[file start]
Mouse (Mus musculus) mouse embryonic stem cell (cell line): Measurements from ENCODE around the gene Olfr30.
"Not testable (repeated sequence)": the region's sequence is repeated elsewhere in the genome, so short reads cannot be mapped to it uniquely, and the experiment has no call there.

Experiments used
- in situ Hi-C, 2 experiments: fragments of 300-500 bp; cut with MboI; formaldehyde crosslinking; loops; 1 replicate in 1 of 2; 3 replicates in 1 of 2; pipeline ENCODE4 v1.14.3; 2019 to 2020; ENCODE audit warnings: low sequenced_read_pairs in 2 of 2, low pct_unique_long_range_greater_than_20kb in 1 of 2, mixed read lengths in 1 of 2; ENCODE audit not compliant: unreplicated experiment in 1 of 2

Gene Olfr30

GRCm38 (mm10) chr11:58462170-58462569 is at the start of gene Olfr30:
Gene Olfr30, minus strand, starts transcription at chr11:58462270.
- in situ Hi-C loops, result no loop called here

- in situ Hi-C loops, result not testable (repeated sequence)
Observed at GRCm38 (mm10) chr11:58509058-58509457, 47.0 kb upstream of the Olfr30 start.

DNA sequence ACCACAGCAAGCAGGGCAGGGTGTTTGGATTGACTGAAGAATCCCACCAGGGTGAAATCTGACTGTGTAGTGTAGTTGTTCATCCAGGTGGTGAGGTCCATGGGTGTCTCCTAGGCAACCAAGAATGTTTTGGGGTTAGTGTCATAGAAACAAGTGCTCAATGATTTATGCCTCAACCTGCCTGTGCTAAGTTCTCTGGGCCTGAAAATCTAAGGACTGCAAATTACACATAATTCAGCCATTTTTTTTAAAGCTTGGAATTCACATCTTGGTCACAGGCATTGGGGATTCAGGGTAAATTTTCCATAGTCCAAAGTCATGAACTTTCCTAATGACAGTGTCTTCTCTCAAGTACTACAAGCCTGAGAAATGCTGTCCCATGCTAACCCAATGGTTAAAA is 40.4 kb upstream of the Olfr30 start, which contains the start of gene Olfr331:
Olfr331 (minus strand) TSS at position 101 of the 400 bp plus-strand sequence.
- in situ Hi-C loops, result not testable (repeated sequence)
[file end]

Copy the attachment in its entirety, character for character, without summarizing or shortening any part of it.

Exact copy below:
Mouse (Mus musculus) mouse embryonic stem cell (cell line): Measurements from ENCODE around the gene Olfr30.
"Not testable (repeated sequence)": the region's sequence is repeated elsewhere in the genome, so short reads cannot be mapped to it uniquely, and the experiment has no call there.

Experiments used
- in situ Hi-C, 2 experiments: fragments of 300-500 bp; cut with MboI; formaldehyde crosslinking; loops; 1 replicate in 1 of 2; 3 replicates in 1 of 2; pipeline ENCODE4 v1.14.3; 2019 to 2020; ENCODE audit warnings: low sequenced_read_pairs in 2 of 2, low pct_unique_long_range_greater_than_20kb in 1 of 2, mixed read lengths in 1 of 2; ENCODE audit not compliant: unreplicated experiment in 1 of 2

Gene Olfr30

GRCm38 (mm10) chr11:58462170-58462569 is at the start of gene Olfr30:
Gene Olfr30, minus strand, starts transcription at chr11:58462270.
- in situ Hi-C loops, result no loop called here

- in situ Hi-C loops, result not testable (repeated sequence)
Observed at GRCm38 (mm10) chr11:58509058-58509457, 47.0 kb upstream of the Olfr30 start.

DNA sequence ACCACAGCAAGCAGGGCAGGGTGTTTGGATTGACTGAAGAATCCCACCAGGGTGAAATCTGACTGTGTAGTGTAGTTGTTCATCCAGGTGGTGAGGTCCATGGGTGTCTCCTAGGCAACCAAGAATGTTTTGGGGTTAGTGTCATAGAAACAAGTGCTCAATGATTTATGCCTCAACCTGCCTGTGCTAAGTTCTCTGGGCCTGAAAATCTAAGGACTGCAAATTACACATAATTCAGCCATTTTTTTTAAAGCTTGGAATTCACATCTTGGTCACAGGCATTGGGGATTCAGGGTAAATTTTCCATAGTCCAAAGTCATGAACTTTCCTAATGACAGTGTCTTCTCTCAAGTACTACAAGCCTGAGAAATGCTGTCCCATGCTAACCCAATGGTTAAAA is 40.4 kb upstream of the Olfr30 start, which contains the start of gene Olfr331:
Olfr331 (minus strand) TSS at position 101 of the 400 bp plus-strand sequence.
- in situ Hi-C loops, result not testable (repeated sequence)